California’s Northern District Court Denies Recology San Francisco’s Motion For Summary Judgment In a Third Party Race Discrimination Lawsuit

Yarelyn Mena

On December 22, 2015, the California Northern District Court denied Defendant Recology San Francisco’s (“Recology”) motion for summary judgment against its former employee, Daryle Washington, who alleged that Recology discriminated against him based on his race.

On December 10, 2013, Mr. Washington, a material handler for Recology, saw his white co-worker, Jon Peralta, take a noose from the sorting line and place it on the backpack of another black employee, Greg Foster, as if to put it around someone’s neck. Mr. Washington immediately complained of the incident to his superior, Joseph Damele. The following day, Mr. Peralta was suspended without pay pending an investigation, which concluded that his conduct warranted a five-day suspension. Mr. Damele informed all material handlers on Mr. Peralta’s shift of the suspension, emphasizing the company’s “zero tolerance for harassment.”

After Mr. Peralta’s suspension, he was placed next to Mr. Washington on the sorting line. Mr. Washington requested to be moved to another location due to extreme discomfort working with Peralta, but the request was denied. Mr. Washington claimed that he began to have trouble falling asleep and felt depressed due to working next to Mr. Peralta each day.

On January 3, 2014, a co-worker told Mr. Washington that Mr. Peralta removed a copy of “Jet,” one of the oldest African-American magazines in publication, from the sorting line and threw it at an African-American employee. Shortly after the incident was reported, Mr. Peralta was once again suspended without pay. After these incidents, Mr. Washington filed a charge with the Equal Employment Opportunity Commission (EEOC) alleging race discrimination. On January 23, 2014, after a meeting between Recology’s management, union representatives, and Mr. Peralta, the parties agreed that Mr. Peralta would receive an eleven-day suspension, issue a public apology to his co-workers, and attend sensitivity training through Recology’s employee-assistance program. Also that January, Mr. Washington suffered an off-the-job injury, taking leave from March 2014 until July 2014. Upon his return, Recology finally granted his request to not work with Mr. Peralta.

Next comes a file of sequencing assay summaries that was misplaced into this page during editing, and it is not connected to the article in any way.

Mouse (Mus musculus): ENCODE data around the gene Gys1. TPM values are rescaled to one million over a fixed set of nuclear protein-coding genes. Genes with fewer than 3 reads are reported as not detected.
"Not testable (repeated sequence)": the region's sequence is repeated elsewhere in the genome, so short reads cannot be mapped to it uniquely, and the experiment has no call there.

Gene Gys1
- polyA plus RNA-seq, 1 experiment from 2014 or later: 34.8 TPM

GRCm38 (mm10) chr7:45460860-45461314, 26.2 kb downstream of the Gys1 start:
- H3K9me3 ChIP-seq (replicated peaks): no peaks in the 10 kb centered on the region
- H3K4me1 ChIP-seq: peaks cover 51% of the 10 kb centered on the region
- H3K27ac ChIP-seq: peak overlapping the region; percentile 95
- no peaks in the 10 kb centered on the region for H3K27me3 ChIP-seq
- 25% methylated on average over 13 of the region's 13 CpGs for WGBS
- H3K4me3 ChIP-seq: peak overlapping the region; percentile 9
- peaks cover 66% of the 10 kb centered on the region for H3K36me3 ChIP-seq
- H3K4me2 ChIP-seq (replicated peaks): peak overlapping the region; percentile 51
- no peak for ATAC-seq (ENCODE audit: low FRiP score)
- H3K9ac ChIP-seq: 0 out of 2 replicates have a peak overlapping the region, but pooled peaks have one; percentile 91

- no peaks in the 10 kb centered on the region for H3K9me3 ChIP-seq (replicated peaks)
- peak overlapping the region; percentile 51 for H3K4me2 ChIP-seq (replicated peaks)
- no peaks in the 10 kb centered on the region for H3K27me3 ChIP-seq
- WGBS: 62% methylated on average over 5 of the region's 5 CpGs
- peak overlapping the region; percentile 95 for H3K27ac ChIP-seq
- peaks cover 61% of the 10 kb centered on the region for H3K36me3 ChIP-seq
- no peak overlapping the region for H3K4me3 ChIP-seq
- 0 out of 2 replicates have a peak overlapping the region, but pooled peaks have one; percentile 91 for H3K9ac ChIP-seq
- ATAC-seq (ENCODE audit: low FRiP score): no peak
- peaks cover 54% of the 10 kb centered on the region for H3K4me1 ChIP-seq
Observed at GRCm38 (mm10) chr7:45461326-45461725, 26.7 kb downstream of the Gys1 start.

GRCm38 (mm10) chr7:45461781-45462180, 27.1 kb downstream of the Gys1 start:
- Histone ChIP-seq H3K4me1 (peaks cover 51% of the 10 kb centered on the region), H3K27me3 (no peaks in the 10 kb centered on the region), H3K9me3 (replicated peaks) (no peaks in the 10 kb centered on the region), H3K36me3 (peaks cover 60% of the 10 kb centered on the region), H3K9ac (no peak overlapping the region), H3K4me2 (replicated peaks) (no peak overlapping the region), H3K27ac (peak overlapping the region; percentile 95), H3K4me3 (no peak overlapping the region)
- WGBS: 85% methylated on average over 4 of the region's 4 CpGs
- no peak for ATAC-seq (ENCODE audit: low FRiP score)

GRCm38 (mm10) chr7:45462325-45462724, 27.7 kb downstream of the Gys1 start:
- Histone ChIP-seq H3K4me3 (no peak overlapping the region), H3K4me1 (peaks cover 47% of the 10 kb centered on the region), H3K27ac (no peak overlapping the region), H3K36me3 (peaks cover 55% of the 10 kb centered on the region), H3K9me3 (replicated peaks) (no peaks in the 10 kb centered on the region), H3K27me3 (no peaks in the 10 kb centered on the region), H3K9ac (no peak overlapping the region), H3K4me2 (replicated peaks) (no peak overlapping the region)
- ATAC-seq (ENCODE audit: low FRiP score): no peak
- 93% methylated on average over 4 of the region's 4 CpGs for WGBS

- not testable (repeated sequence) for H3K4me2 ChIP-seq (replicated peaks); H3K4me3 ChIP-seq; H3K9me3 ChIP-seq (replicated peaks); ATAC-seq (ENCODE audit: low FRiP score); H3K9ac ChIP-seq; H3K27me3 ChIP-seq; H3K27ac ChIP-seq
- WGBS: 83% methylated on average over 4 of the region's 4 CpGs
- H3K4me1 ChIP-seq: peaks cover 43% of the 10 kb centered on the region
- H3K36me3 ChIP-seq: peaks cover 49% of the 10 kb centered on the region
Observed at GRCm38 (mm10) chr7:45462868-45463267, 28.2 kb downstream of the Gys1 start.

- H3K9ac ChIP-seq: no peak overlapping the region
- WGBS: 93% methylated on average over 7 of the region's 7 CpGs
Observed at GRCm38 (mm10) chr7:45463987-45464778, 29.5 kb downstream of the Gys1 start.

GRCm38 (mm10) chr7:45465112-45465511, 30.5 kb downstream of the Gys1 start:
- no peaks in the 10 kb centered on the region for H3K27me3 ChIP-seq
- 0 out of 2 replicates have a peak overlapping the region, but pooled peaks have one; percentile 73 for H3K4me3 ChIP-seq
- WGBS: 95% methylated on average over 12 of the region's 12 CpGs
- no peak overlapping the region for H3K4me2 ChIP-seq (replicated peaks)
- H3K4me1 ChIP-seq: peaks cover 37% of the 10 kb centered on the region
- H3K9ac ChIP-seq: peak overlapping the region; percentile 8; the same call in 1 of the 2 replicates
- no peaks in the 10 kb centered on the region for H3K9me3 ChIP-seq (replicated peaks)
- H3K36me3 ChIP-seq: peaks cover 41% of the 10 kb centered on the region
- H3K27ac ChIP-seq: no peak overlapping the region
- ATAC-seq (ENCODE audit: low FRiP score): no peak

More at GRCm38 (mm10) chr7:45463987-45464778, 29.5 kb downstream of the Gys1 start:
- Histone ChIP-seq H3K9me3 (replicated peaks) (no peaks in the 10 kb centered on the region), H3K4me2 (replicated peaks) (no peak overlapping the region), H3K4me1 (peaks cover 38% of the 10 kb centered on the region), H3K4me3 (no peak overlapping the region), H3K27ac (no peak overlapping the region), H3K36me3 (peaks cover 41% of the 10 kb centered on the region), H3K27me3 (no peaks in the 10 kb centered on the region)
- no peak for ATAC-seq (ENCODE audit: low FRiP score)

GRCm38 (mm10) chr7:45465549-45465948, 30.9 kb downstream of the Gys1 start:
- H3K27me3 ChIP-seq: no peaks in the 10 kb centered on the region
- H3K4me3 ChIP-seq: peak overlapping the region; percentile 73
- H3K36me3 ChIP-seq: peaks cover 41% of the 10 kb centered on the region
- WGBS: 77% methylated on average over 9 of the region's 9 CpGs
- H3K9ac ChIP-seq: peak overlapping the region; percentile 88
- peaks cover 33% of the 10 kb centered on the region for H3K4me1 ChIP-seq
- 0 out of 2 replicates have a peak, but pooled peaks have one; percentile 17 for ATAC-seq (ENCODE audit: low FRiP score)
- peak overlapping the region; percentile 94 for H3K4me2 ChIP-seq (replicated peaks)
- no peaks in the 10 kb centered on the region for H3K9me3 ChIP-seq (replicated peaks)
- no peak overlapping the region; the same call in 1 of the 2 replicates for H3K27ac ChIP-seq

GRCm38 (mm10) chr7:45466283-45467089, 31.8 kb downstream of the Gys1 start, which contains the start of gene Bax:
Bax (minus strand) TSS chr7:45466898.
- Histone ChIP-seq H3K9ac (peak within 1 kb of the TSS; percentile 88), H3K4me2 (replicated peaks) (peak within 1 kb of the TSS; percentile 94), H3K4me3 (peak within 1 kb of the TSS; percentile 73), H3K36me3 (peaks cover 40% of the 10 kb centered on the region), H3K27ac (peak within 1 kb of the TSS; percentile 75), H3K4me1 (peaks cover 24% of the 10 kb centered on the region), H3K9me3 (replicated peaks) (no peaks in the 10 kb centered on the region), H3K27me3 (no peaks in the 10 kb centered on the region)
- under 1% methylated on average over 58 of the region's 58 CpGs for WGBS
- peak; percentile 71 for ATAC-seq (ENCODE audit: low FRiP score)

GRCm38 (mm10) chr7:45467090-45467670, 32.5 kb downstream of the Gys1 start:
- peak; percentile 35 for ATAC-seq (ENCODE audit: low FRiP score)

In November 2014, after receiving a right to sue letter from the EEOC, Mr. Washington commenced a lawsuit alleging race-based harassment in violation of the California Fair Employment and Housing Act (“FEHA”) and Title VII of the Civil Rights Act of 1964 (“Title VII”).

The analysis under FEHA is identical to that under Title VII with respect to an employer’s liability in hostile work environment claims. An employer is liable for fostering a hostile work environment if the employee can show she was subjected to a harassing verbal or physical conduct, the conduct was unwelcome, and the conduct was severe and/or pervasive enough so as to alter the conditions of the employee’s work environment. The environment must also be found both objectively and subjectively offensive, which is determined by whether a reasonable person would find the environment hostile.

Mr. Washington listed three incidents of unwelcome conduct: Mr. Peralta’s use of the noose, Recology’s refusal to move Mr. Peralta after Mr. Washington’s complaint, and Mr. Peralta’s throwing of “Jet” magazine. In deciding whether the noose incident, which was not expressly directed at Mr. Washington, constituted as unwelcome conduct, the court wrote, “The noose is one of the most vile symbols in American history, and it recalls atrocious acts of violence committed against African Americans. The severity of the hostility inherent in a display of a noose cannot be overstated.” As such, the court decided that the incident, although not expressly directed at Mr. Washington, was sufficiently severe to survive Recology’s motion for summary judgment. The court reasoned that the jury may find that Mr. Peralta’s use of the noose on a specific person could communicate a threat of violence to other African Americans at the workplace and thus, “could have unreasonably interfered with a reasonable African American man’s performance.”

If you have felt discriminated against at work, please contact The Harman Firm, LLP.